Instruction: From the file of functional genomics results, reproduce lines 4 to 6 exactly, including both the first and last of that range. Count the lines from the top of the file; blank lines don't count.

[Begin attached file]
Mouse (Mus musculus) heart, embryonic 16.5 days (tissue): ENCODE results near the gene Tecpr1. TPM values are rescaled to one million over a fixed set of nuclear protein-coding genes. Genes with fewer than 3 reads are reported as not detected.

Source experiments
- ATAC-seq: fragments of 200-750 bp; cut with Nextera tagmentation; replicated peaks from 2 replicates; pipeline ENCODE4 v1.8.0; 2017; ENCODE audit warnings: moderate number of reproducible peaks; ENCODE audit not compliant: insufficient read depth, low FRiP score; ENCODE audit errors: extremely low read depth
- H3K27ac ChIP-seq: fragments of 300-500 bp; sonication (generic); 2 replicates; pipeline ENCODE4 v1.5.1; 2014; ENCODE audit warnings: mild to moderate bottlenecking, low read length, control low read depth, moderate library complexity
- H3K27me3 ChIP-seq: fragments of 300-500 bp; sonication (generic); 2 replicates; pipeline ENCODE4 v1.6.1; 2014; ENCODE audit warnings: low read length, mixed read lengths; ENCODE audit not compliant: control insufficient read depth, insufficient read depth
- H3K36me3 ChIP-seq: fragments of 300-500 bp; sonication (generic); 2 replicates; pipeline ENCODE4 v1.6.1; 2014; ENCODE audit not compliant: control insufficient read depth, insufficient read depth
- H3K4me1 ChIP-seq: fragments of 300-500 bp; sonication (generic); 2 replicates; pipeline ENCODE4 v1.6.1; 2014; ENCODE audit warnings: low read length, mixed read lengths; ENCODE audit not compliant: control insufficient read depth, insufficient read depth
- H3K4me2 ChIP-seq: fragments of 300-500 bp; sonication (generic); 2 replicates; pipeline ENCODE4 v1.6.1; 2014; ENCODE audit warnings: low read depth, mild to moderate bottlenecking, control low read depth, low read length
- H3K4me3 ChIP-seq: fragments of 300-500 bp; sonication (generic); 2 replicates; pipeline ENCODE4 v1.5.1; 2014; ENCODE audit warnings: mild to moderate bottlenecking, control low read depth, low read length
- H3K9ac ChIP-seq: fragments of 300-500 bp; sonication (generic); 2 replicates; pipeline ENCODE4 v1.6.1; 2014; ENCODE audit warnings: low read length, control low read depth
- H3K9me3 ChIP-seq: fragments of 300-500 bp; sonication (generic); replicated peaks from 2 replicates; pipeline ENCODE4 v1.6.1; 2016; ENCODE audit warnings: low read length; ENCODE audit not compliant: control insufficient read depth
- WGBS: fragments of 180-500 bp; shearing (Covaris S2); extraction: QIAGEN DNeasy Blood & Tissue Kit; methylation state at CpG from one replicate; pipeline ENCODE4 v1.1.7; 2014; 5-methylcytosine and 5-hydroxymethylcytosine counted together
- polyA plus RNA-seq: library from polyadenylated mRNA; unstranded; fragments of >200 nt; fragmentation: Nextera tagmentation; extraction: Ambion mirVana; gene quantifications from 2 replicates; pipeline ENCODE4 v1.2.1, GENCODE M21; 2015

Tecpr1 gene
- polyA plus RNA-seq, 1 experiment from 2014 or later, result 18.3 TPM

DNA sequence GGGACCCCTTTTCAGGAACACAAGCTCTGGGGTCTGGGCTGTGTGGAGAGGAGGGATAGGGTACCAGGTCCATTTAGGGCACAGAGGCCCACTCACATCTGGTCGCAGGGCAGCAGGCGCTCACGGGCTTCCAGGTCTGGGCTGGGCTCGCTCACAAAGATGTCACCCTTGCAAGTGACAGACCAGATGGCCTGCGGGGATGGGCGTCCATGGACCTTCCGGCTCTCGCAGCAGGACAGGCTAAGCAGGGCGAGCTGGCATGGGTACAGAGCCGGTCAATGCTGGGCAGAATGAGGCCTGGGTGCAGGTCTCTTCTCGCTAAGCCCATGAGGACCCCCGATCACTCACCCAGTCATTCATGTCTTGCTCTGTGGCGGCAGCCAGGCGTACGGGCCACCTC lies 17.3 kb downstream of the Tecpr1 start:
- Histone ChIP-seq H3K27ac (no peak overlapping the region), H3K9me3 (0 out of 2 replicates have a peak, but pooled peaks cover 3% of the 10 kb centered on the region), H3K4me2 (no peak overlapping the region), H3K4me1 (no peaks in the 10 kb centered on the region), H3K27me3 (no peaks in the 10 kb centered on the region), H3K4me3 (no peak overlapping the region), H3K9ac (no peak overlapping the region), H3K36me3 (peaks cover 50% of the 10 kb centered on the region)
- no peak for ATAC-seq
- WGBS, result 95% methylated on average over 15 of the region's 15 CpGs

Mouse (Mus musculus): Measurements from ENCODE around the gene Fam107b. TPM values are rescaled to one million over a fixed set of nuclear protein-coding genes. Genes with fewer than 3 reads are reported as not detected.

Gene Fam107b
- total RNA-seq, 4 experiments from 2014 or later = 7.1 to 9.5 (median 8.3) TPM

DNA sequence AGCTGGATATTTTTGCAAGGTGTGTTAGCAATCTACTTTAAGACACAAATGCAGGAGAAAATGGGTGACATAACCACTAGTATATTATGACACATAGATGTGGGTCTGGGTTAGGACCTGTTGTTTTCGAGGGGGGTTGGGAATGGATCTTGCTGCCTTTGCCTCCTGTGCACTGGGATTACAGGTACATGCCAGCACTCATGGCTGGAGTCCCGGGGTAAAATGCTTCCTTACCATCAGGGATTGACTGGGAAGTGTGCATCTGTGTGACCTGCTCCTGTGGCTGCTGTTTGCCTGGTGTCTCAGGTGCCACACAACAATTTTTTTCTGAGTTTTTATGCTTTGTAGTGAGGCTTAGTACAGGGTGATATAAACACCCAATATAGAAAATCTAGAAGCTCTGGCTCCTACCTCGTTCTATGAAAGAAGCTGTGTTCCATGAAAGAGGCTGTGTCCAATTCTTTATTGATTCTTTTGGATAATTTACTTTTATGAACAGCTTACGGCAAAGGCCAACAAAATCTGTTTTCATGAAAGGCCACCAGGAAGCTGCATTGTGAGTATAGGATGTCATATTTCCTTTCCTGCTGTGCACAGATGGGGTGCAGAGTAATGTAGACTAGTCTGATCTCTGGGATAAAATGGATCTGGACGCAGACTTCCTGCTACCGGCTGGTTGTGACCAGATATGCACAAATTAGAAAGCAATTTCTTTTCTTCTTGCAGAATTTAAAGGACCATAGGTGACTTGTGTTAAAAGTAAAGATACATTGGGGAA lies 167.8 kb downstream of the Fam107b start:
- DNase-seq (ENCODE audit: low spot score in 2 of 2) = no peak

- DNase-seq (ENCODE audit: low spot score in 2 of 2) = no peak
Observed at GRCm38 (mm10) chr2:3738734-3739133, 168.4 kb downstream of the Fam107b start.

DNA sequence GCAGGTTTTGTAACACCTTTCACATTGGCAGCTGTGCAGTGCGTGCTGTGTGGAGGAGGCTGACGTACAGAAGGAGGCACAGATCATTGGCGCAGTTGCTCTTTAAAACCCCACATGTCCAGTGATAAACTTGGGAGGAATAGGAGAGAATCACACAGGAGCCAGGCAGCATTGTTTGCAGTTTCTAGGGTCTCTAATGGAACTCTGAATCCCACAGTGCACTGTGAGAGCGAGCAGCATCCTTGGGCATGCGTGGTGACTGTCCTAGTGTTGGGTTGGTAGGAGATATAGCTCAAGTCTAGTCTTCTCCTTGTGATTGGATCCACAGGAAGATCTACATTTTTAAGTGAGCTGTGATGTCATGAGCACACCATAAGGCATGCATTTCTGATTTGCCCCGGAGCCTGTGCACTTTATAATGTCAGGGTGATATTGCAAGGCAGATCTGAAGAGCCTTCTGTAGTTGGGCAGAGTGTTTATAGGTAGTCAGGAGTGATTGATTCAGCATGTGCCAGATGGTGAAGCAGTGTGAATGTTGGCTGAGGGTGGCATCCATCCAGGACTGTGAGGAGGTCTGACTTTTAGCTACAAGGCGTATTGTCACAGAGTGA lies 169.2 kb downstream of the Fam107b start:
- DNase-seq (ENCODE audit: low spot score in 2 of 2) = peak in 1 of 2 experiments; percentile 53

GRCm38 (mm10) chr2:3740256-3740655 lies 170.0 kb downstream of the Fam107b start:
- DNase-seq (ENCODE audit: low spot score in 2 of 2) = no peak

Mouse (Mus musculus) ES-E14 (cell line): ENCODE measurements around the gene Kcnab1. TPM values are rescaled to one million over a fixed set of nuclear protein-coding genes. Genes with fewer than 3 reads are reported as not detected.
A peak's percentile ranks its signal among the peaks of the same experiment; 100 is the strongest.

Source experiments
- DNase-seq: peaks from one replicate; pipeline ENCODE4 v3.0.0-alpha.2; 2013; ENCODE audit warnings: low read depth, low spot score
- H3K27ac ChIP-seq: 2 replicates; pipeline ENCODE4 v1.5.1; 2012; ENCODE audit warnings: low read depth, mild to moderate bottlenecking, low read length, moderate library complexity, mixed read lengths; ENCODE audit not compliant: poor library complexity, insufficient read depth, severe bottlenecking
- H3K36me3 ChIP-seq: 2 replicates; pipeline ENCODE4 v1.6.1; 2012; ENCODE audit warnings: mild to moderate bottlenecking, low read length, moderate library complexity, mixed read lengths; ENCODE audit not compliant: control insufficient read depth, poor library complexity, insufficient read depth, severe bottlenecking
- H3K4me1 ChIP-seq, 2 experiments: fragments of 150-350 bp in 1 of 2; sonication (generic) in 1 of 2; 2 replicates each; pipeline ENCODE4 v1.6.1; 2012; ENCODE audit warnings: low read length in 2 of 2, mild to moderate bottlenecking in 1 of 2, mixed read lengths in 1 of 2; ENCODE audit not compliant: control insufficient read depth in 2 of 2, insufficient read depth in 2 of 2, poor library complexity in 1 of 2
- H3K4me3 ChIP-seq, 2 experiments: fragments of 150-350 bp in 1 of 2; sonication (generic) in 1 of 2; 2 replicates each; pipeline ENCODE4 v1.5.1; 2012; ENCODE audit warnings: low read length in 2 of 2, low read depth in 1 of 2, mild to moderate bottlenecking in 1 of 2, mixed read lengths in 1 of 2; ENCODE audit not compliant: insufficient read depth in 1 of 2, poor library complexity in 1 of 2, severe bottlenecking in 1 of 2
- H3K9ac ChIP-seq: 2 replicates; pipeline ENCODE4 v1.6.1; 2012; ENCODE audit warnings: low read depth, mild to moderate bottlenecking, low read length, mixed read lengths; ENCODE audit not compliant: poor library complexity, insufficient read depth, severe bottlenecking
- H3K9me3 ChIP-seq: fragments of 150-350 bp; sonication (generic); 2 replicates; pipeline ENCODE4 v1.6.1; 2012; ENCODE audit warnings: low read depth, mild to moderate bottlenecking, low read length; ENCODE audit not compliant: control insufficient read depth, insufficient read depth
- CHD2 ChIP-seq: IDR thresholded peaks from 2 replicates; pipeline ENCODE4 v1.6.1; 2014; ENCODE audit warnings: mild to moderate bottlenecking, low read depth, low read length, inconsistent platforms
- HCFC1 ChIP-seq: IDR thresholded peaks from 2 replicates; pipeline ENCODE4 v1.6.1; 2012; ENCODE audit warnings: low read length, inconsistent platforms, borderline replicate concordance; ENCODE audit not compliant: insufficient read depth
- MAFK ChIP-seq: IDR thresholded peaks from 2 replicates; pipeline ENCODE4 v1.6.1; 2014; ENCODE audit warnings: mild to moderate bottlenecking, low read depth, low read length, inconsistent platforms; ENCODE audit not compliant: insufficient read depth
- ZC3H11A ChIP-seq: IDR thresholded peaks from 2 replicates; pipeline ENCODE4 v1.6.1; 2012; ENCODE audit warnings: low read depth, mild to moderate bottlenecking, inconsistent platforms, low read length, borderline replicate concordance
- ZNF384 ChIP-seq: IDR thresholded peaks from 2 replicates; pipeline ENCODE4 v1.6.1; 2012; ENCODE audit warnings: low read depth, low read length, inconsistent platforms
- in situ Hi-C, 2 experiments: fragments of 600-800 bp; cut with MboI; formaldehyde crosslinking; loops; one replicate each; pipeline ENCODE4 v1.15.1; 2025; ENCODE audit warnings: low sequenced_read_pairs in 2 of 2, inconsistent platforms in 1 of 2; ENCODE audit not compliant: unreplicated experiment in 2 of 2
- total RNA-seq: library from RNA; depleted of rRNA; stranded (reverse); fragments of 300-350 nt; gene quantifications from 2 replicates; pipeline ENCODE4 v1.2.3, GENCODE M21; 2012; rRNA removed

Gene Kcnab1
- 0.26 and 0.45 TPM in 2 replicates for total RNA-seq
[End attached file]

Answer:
- H3K27ac ChIP-seq: fragments of 300-500 bp; sonication (generic); 2 replicates; pipeline ENCODE4 v1.5.1; 2014; ENCODE audit warnings: mild to moderate bottlenecking, low read length, control low read depth, moderate library complexity
- H3K27me3 ChIP-seq: fragments of 300-500 bp; sonication (generic); 2 replicates; pipeline ENCODE4 v1.6.1; 2014; ENCODE audit warnings: low read length, mixed read lengths; ENCODE audit not compliant: control insufficient read depth, insufficient read depth
- H3K36me3 ChIP-seq: fragments of 300-500 bp; sonication (generic); 2 replicates; pipeline ENCODE4 v1.6.1; 2014; ENCODE audit not compliant: control insufficient read depth, insufficient read depth